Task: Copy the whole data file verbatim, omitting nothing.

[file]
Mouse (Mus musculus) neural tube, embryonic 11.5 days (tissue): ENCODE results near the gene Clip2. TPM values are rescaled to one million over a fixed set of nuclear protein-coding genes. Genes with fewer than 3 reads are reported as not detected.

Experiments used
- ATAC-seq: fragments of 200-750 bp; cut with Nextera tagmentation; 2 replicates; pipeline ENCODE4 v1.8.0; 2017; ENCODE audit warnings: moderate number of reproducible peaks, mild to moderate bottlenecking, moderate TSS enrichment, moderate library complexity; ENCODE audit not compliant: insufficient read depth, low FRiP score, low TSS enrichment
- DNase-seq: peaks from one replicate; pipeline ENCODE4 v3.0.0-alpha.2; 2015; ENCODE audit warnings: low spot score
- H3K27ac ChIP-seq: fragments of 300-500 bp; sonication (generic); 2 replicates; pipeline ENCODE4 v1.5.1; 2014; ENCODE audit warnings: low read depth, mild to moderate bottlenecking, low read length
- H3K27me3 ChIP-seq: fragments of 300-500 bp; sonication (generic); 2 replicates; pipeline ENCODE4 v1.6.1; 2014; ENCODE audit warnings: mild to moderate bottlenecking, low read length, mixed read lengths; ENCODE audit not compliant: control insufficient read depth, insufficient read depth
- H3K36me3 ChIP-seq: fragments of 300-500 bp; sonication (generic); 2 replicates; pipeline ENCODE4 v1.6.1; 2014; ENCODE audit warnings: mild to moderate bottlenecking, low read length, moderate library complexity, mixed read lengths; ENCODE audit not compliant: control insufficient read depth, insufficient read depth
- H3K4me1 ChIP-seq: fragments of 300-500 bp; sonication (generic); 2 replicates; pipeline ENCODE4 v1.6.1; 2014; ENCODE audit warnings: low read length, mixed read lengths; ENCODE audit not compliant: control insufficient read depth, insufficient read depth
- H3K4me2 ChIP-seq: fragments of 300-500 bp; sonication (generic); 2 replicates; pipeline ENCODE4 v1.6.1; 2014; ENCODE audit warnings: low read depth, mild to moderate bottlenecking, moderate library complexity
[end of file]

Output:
Mouse (Mus musculus) neural tube, embryonic 11.5 days (tissue): ENCODE results near the gene Clip2. TPM values are rescaled to one million over a fixed set of nuclear protein-coding genes. Genes with fewer than 3 reads are reported as not detected.

Experiments used
- ATAC-seq: fragments of 200-750 bp; cut with Nextera tagmentation; 2 replicates; pipeline ENCODE4 v1.8.0; 2017; ENCODE audit warnings: moderate number of reproducible peaks, mild to moderate bottlenecking, moderate TSS enrichment, moderate library complexity; ENCODE audit not compliant: insufficient read depth, low FRiP score, low TSS enrichment
- DNase-seq: peaks from one replicate; pipeline ENCODE4 v3.0.0-alpha.2; 2015; ENCODE audit warnings: low spot score
- H3K27ac ChIP-seq: fragments of 300-500 bp; sonication (generic); 2 replicates; pipeline ENCODE4 v1.5.1; 2014; ENCODE audit warnings: low read depth, mild to moderate bottlenecking, low read length
- H3K27me3 ChIP-seq: fragments of 300-500 bp; sonication (generic); 2 replicates; pipeline ENCODE4 v1.6.1; 2014; ENCODE audit warnings: mild to moderate bottlenecking, low read length, mixed read lengths; ENCODE audit not compliant: control insufficient read depth, insufficient read depth
- H3K36me3 ChIP-seq: fragments of 300-500 bp; sonication (generic); 2 replicates; pipeline ENCODE4 v1.6.1; 2014; ENCODE audit warnings: mild to moderate bottlenecking, low read length, moderate library complexity, mixed read lengths; ENCODE audit not compliant: control insufficient read depth, insufficient read depth
- H3K4me1 ChIP-seq: fragments of 300-500 bp; sonication (generic); 2 replicates; pipeline ENCODE4 v1.6.1; 2014; ENCODE audit warnings: low read length, mixed read lengths; ENCODE audit not compliant: control insufficient read depth, insufficient read depth
- H3K4me2 ChIP-seq: fragments of 300-500 bp; sonication (generic); 2 replicates; pipeline ENCODE4 v1.6.1; 2014; ENCODE audit warnings: low read depth, mild to moderate bottlenecking, moderate library complexity